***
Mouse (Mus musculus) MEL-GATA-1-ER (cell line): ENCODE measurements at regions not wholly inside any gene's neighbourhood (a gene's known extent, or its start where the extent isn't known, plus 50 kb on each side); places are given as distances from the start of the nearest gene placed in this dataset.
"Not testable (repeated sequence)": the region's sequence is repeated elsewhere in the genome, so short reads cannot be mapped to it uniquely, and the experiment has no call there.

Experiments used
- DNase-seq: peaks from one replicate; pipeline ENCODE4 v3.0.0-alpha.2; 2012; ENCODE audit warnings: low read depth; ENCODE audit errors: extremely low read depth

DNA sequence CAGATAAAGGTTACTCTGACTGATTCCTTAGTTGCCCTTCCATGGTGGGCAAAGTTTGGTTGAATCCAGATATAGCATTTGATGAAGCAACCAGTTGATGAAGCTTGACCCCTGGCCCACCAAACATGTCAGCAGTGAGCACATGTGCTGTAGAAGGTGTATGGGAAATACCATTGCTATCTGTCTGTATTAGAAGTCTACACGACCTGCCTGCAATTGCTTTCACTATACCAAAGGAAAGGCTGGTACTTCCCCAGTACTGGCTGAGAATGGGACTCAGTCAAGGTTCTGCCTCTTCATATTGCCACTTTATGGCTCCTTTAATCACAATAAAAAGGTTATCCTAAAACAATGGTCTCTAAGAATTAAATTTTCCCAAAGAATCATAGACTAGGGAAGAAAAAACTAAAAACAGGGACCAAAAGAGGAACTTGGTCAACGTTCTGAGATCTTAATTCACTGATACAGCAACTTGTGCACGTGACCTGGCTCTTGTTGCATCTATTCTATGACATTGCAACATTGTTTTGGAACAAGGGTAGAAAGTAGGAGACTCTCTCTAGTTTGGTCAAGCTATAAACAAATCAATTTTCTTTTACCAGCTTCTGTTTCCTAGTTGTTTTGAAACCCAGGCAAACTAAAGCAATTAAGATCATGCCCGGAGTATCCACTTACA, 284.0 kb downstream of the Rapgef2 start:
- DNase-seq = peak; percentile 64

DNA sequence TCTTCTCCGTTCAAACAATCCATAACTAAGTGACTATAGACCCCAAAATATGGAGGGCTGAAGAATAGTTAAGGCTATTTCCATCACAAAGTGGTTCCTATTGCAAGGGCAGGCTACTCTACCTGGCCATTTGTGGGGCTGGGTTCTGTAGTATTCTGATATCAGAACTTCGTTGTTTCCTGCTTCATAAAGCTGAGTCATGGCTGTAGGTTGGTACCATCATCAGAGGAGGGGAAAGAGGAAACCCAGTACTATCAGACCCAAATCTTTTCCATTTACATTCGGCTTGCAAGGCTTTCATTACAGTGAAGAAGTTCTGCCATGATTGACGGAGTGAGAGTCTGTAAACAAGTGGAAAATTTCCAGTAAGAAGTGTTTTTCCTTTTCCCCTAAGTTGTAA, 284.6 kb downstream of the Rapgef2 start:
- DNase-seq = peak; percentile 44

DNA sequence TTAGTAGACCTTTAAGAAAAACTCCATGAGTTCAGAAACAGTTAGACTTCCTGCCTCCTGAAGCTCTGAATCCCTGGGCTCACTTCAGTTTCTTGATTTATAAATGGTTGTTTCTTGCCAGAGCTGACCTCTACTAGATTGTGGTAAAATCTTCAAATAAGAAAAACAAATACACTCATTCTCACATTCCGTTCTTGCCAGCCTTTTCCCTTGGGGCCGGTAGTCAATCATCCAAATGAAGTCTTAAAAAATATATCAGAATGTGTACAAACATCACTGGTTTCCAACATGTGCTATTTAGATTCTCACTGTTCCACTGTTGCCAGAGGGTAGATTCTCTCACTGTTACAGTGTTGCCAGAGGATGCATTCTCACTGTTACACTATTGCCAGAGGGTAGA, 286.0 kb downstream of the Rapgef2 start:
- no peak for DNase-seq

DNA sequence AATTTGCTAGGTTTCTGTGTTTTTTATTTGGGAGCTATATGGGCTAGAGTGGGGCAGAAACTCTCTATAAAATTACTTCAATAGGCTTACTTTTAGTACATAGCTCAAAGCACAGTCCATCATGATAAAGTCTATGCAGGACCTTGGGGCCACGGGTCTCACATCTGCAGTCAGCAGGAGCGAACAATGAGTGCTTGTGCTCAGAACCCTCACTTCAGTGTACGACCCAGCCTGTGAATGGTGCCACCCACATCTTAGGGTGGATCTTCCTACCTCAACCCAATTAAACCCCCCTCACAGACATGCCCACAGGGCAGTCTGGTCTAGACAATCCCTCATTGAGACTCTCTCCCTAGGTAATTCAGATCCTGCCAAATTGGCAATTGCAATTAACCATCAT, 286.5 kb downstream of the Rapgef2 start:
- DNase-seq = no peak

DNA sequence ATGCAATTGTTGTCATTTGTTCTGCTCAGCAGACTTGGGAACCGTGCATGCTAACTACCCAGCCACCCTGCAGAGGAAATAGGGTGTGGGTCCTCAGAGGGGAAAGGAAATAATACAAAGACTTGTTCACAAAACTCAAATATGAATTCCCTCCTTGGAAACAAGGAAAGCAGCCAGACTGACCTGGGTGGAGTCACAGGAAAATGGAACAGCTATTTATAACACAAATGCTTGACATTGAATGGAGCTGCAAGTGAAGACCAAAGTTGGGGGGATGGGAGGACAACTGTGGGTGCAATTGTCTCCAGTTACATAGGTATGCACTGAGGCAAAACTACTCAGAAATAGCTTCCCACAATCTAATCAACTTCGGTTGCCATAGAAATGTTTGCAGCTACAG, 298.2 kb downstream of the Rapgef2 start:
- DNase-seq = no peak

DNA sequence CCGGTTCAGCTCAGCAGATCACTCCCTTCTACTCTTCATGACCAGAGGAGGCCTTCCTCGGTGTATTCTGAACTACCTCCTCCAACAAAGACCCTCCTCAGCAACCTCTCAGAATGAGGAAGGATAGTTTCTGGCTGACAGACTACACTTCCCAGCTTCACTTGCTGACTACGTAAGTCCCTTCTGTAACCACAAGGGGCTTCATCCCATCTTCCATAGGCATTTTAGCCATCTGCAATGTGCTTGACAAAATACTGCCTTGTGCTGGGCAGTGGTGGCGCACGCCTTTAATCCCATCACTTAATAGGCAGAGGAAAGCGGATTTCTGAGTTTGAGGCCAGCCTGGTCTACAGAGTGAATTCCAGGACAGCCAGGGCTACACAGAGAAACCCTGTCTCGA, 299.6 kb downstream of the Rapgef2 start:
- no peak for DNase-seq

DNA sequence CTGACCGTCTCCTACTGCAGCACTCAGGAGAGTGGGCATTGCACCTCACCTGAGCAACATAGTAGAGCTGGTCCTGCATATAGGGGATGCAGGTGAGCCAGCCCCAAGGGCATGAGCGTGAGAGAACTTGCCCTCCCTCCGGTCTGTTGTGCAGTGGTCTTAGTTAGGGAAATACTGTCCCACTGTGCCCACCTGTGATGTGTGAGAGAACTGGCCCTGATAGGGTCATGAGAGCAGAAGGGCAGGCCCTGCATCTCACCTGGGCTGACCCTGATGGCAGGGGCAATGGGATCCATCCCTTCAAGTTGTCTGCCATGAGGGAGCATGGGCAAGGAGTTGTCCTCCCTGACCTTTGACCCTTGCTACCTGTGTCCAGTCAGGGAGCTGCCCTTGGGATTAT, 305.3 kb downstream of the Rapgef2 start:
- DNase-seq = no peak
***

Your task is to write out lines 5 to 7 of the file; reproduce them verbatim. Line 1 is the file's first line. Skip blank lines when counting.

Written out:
DNA sequence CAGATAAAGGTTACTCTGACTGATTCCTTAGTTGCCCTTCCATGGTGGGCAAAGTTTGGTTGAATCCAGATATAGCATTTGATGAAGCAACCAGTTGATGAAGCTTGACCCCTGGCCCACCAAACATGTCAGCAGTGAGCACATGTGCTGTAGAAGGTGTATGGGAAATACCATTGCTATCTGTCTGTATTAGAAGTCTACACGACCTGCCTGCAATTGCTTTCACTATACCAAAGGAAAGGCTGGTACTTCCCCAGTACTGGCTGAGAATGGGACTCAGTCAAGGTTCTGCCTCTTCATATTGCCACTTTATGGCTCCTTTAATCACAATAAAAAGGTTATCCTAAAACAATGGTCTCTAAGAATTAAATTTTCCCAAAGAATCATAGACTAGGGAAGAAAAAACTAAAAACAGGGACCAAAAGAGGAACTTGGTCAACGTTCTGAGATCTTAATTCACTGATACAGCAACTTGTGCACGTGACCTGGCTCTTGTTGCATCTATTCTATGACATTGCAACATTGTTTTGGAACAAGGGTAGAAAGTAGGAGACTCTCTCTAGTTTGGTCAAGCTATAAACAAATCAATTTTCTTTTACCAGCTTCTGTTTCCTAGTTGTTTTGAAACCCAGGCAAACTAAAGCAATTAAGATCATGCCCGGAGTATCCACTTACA, 284.0 kb downstream of the Rapgef2 start:
- DNase-seq = peak; percentile 64

DNA sequence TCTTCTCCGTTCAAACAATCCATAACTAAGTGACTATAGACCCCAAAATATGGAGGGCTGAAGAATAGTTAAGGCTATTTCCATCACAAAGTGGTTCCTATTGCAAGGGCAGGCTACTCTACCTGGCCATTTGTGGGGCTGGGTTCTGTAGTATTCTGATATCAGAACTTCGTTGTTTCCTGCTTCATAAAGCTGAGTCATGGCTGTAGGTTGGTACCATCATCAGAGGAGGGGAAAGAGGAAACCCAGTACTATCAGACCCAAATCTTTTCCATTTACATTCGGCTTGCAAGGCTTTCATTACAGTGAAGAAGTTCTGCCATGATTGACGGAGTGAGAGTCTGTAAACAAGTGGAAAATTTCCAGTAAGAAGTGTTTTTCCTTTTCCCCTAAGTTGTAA, 284.6 kb downstream of the Rapgef2 start: